Hungry children have school breakfast and lunch programs.
Low-income taxpayers have refundable tax credits like the Earned Income Tax Credit (EITC), Additional Child Tax Credit (ACTC), and the American Opportunity Tax Credit (AOTC).
The unemployed have free federal job training programs.
Those who get laid off from their jobs have unemployment compensation.
Low-income pregnant women and new mothers have Healthy Start and Women, Infants, and Children (WIC).
Low-income students have Pell Grants and all students have access to federal student loans.
Farmers have farm subsidies.
Refugees have assistance programs.
Homeowners have low-cost federal flood insurance.
All parents can send their children to public schools at no cost.
Let’s take a closer look at just one of the above welfare programs: the EITC.
Unlike regular tax credits, refundable tax credits are a form of welfare. A regular tax credit is a dollar-for-dollar reduction of the amount of income tax owed. Tax credits may reduce the tax owed to zero, but if there is no taxable income to begin with, then no credit can be taken. A refundable tax credit is treated as a payment from the taxpayer like federal income tax withheld or estimated tax payments. If the tax credit “payment” is more than the tax owed after the regular tax credits are applied, then the “taxpayer” receives a refund of the money he never actually paid in. The money is simply taken from real taxpayers and transferred to him.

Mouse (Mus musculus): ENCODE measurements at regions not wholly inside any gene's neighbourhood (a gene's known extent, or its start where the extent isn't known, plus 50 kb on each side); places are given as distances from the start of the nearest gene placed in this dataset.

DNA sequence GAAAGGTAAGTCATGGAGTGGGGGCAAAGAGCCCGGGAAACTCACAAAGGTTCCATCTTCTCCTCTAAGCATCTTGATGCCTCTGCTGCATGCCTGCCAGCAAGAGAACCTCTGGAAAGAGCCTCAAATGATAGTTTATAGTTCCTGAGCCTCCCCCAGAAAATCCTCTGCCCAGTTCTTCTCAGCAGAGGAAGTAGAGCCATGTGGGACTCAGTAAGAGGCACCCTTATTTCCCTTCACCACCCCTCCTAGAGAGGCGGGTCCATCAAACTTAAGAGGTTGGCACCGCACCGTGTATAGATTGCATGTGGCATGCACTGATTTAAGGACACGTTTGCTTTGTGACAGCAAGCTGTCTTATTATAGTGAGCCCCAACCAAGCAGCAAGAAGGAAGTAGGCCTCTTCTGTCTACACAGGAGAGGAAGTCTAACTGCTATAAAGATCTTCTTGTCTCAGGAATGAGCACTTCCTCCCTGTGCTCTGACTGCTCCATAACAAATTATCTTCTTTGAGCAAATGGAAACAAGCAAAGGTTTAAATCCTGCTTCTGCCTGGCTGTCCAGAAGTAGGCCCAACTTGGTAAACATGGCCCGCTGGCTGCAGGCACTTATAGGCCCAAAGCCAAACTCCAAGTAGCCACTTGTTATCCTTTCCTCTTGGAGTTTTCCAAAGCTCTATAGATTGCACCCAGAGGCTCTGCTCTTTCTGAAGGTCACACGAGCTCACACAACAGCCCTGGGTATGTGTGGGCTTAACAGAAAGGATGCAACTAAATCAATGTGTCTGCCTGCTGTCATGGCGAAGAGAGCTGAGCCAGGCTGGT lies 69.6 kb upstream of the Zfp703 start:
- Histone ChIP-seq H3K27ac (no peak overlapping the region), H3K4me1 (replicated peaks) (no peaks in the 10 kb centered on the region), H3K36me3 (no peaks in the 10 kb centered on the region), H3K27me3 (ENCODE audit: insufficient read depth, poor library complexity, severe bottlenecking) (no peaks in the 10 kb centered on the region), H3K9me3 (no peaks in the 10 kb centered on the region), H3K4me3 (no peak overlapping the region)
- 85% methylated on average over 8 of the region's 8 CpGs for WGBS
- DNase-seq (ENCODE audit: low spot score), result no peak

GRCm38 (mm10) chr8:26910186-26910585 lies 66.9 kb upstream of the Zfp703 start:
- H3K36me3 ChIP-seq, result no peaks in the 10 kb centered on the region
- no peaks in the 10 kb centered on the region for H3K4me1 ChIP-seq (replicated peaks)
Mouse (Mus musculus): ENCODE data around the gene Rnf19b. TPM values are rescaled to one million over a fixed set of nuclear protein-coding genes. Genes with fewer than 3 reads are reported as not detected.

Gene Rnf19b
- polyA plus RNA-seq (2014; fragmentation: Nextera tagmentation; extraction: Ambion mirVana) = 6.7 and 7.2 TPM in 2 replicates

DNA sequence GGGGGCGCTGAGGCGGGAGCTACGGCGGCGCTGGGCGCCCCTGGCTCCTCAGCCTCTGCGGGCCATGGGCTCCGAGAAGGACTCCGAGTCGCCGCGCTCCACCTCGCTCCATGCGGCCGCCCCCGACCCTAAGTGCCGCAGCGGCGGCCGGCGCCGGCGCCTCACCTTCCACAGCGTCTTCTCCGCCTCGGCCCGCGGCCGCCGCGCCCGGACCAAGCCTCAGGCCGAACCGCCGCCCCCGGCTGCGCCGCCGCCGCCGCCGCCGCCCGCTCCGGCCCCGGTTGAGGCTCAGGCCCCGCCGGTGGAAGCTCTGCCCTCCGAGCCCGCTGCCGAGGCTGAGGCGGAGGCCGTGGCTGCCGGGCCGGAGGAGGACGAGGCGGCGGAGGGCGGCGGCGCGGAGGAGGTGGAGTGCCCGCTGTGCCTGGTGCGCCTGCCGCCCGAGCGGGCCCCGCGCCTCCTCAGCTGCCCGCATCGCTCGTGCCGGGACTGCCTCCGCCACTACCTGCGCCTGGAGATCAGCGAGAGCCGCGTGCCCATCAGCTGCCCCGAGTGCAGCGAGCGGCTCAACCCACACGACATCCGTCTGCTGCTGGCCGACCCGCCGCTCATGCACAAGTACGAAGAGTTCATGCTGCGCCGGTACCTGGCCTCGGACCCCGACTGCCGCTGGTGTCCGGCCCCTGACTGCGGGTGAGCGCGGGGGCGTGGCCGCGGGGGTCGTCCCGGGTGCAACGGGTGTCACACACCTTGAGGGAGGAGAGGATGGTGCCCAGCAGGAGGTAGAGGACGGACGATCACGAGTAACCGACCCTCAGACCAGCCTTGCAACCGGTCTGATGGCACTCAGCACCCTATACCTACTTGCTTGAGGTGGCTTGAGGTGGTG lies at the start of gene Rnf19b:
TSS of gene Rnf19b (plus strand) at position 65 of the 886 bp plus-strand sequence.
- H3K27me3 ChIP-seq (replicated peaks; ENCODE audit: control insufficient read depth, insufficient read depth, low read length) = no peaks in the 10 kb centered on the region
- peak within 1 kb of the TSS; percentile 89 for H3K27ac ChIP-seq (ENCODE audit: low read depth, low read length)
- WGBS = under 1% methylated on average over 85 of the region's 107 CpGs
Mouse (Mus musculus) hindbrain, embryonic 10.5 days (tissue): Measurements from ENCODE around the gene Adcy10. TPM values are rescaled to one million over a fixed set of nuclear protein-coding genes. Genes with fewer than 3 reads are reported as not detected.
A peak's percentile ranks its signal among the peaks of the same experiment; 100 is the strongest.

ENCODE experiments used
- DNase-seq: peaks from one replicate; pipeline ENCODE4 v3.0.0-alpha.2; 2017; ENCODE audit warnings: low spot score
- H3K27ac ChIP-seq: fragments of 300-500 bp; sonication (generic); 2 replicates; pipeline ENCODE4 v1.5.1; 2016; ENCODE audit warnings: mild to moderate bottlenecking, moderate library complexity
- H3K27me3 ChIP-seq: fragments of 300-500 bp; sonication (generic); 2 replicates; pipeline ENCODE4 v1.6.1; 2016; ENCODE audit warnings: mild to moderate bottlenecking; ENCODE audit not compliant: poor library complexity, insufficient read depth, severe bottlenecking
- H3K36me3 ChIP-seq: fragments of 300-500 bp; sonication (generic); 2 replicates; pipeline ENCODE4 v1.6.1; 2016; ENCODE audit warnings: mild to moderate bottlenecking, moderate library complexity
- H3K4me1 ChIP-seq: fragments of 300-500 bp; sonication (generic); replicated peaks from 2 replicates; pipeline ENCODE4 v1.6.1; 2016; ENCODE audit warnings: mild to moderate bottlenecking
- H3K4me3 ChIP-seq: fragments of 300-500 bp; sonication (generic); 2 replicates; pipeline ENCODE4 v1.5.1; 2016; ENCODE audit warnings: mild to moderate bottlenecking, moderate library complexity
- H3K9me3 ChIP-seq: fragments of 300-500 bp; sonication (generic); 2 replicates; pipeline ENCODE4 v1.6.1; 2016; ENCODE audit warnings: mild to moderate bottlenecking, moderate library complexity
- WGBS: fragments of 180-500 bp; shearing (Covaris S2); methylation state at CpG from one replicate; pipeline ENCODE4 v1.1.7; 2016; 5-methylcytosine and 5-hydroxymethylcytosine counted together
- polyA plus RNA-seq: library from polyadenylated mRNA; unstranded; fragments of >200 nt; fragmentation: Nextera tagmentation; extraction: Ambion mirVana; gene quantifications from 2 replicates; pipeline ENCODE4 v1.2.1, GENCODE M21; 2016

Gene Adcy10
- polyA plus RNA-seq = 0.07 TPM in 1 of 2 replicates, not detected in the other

According to the IRS:
The Earned Income Tax Credit, EITC or EIC, is a benefit for working people with low to moderate income. To qualify, you must meet certain requirements and file a tax return, even if you do not owe any tax or are not required to file. EITC reduces the amount of tax you owe and may give you a refund.